I follow Steven to a local polling station, where a bored looking Tory teller is sitting outside. Local resident Tony and his wife stop to talk to Steven, who they are supporting. Tony says he is concerned by “more housing, which will impound the local area with traffic, more cars on the road, more fumes. We want houses built on brownbelt in this area and the greenbelt left as greenbelt because it’s important for the future.”
I ask Tony if he’s a traditional Tory voter: “When it comes to government, because we are house owners and we’ve worked for ourselves over the years, the Tories are basically for people who work hard for themselves. If it comes to government issues we will vote Conservative, but when it comes to local elections, we believe [PIP] are the party that will represent us and the issues that need to be addressed locally.”
Next I go to meet Andrew Sheldon, the leader of the Conservative group on the council. He is waiting for me in the carpark of a pub back in the centre of Benfleet. An affable young Tory who was elected in 2010 at the age of 22, Andrew seems reasonably confident in his party’s chances, and a number of passing motorists honk in support as I interview him.
“I’m feeling very positive, certainly for myself. I think there’s a lot of work to get our message out there, a lot of concerns about overdevelopment. There’s been a lot of cheeky tricks by the opposition, certainly. I was knocking on a door in my ward earlier and I got asked ‘I hear your son got taken out for dinner by developers on Saturday’, and I said I doubt it madam, he’s 5’.
“Social media’s had a big influence on this campaign, there’s been a lot of misinformation from the opposition”, Sheldon says. “These days a lot of people get their news from social media. I think it’s good because it gets people talking about it, but on the other hand, I think if people hear a statement 8 times, it doesn’t matter if it’s true or not, people start to believe it, and we’ve struggled from that. There’s been a lot of allegations about me and how we voted on the Local Plan that simply aren’t true.”
I asked if the national picture had depressed the Tory vote. “I think on the whole people love Boris around here, this is proper blue collar Conservative country and the vast majority of doors I’ve knocked on people have been more interested in Keir Starmer and Beergate.”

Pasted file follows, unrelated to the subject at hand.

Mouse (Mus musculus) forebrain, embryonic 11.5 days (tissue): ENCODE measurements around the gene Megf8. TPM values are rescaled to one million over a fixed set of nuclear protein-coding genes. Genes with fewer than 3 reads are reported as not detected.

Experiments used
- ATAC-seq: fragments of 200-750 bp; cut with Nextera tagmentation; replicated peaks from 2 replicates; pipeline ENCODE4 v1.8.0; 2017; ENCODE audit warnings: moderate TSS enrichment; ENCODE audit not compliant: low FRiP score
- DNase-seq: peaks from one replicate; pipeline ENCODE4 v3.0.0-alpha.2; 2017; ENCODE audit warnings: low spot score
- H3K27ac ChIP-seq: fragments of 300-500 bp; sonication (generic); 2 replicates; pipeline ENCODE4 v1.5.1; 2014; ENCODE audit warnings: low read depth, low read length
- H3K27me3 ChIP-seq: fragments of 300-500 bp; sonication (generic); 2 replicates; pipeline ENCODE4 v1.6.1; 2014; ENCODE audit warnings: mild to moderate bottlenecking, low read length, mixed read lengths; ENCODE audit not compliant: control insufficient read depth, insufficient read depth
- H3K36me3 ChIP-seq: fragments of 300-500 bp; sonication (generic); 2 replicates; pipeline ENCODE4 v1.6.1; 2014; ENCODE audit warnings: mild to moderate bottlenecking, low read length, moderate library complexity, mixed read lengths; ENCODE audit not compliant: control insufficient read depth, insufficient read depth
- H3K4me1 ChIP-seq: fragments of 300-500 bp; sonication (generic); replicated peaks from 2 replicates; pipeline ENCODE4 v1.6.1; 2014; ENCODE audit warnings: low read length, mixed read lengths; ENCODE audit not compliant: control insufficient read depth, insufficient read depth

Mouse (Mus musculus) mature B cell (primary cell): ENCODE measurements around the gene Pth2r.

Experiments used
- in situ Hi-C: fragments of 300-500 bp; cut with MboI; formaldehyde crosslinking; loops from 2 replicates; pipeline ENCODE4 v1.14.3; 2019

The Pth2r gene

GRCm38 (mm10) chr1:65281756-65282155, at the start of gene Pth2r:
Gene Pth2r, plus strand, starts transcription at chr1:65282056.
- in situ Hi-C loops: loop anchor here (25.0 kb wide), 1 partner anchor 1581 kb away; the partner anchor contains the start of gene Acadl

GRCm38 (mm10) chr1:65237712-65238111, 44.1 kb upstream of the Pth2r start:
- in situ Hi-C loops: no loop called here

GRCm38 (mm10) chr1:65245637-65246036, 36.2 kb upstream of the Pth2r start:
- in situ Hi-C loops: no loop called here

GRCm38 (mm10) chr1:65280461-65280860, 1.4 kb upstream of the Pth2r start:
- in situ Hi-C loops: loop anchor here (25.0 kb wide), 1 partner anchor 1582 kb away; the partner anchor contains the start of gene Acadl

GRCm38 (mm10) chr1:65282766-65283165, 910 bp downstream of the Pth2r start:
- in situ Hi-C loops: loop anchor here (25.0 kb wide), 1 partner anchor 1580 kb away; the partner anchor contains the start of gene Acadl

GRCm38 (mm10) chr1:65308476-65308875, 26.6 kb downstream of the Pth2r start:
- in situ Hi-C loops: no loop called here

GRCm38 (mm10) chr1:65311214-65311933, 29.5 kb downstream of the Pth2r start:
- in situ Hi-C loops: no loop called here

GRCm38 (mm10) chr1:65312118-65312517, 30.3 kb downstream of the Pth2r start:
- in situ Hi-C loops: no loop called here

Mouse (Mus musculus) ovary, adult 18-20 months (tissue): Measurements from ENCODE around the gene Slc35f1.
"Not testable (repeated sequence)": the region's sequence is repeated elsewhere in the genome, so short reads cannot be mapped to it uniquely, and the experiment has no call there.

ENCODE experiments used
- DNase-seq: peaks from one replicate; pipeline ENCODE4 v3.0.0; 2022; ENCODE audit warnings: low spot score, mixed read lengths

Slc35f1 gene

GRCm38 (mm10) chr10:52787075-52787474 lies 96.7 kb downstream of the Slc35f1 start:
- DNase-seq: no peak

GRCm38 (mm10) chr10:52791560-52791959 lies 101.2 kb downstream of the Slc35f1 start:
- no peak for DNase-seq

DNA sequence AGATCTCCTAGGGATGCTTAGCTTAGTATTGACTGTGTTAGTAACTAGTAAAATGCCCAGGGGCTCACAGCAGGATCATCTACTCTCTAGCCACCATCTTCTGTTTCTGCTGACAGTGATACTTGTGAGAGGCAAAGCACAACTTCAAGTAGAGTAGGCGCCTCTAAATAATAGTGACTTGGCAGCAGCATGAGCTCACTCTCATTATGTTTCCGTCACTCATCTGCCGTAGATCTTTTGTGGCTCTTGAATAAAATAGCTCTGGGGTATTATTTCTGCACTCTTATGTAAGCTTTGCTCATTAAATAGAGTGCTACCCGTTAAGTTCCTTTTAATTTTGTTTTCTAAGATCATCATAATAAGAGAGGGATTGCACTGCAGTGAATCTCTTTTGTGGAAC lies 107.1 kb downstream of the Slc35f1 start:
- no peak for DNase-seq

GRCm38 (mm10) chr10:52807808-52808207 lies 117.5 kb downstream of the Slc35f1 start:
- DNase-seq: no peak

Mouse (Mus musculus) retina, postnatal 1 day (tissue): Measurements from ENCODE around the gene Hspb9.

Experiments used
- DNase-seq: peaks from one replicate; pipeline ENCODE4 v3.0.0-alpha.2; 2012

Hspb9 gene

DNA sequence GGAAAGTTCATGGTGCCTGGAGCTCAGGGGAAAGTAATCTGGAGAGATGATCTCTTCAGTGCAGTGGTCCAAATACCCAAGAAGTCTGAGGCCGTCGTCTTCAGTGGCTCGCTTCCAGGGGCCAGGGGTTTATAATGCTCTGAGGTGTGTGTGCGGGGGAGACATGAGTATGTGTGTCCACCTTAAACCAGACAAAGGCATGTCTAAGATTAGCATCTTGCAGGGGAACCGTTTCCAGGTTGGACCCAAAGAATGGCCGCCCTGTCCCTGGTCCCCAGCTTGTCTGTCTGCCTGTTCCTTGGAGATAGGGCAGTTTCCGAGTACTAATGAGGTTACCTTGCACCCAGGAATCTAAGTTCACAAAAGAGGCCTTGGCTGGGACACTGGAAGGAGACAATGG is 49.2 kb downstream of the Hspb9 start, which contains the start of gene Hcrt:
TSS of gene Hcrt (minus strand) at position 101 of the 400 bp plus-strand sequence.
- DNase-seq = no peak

When Johnson last visited in 2019, Sheldon says the area had “the highest percentage Conservative vote in the country”, but that this fell off in 2021 due to local issues. “We’re not going to lose heavily tonight, we’re going to win”, Sheldon said.
Sheldon was due for disappointment, however, as his council seat fell to the People’s Independent Party.
As I was leaving town, I stopped to take a photo of the big Conservative Club that sits at the entrance to Benfleet. James Cutler, another Conservative councillor invited me inside, and I had a lively debate with him and another colleague for about an hour. Despite our differences, there was something nice about having an actual in person discussion with Conservatives, rather than a point scoring match on social media.
On Friday I called Steven Cole to hear his reaction to the result. “We were looking at four but we gained six, and we lost one seat we were contesting by 40 votes, so we’ve shown what the party is for”, Cole told me.
“I’m ecstatic, we can really truly, now, at last, make change. We are gonna save the greenbelt and that’s the end of it. We have over 200 brownfield sites to work with and we are not going to sacrifice our greenbelt, one bit of it.”
“The whole reason why we called it the People’s Independent Party was so that we could unite all the independents throughout the country and become a major force in local politics, and get MPs to work for us rather than corporate giants who have bankrolled them.”
One of the first things on Cole’s list is to ask Castle Point MP Rebecca Harris, who has a government role as a whip in the Treasury, whether she was fined for attending any Downing Street parties. So far the MP has refused to comment.
John Lubbock leads on the Right-Watch project at Left Foot Forward